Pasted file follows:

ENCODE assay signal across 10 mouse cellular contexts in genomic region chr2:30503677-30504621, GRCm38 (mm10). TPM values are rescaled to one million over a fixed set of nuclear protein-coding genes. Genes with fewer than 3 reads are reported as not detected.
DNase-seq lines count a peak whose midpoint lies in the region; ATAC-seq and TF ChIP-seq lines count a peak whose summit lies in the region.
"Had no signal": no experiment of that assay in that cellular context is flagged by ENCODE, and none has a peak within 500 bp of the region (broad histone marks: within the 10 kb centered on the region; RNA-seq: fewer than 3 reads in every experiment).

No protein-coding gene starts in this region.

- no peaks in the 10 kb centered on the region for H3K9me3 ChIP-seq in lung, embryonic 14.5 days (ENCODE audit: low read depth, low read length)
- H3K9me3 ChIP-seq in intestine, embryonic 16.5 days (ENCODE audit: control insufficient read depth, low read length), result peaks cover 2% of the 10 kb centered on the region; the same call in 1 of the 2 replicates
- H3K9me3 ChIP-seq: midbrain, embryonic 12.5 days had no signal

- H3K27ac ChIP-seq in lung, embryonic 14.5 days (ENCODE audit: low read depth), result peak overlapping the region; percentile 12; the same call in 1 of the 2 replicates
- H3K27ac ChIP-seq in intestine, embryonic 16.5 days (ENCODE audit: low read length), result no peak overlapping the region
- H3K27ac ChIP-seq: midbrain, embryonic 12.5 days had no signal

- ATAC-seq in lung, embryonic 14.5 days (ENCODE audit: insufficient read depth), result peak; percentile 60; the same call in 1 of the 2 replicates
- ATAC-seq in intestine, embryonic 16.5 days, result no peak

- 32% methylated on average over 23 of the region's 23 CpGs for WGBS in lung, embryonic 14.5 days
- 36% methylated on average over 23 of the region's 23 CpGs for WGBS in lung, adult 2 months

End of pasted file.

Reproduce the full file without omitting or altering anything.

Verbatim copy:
ENCODE assay signal across 10 mouse cellular contexts in genomic region chr2:30503677-30504621, GRCm38 (mm10). TPM values are rescaled to one million over a fixed set of nuclear protein-coding genes. Genes with fewer than 3 reads are reported as not detected.
DNase-seq lines count a peak whose midpoint lies in the region; ATAC-seq and TF ChIP-seq lines count a peak whose summit lies in the region.
"Had no signal": no experiment of that assay in that cellular context is flagged by ENCODE, and none has a peak within 500 bp of the region (broad histone marks: within the 10 kb centered on the region; RNA-seq: fewer than 3 reads in every experiment).

No protein-coding gene starts in this region.

- no peaks in the 10 kb centered on the region for H3K9me3 ChIP-seq in lung, embryonic 14.5 days (ENCODE audit: low read depth, low read length)
- H3K9me3 ChIP-seq in intestine, embryonic 16.5 days (ENCODE audit: control insufficient read depth, low read length), result peaks cover 2% of the 10 kb centered on the region; the same call in 1 of the 2 replicates
- H3K9me3 ChIP-seq: midbrain, embryonic 12.5 days had no signal

- H3K27ac ChIP-seq in lung, embryonic 14.5 days (ENCODE audit: low read depth), result peak overlapping the region; percentile 12; the same call in 1 of the 2 replicates
- H3K27ac ChIP-seq in intestine, embryonic 16.5 days (ENCODE audit: low read length), result no peak overlapping the region
- H3K27ac ChIP-seq: midbrain, embryonic 12.5 days had no signal

- ATAC-seq in lung, embryonic 14.5 days (ENCODE audit: insufficient read depth), result peak; percentile 60; the same call in 1 of the 2 replicates
- ATAC-seq in intestine, embryonic 16.5 days, result no peak

- 32% methylated on average over 23 of the region's 23 CpGs for WGBS in lung, embryonic 14.5 days
- 36% methylated on average over 23 of the region's 23 CpGs for WGBS in lung, adult 2 months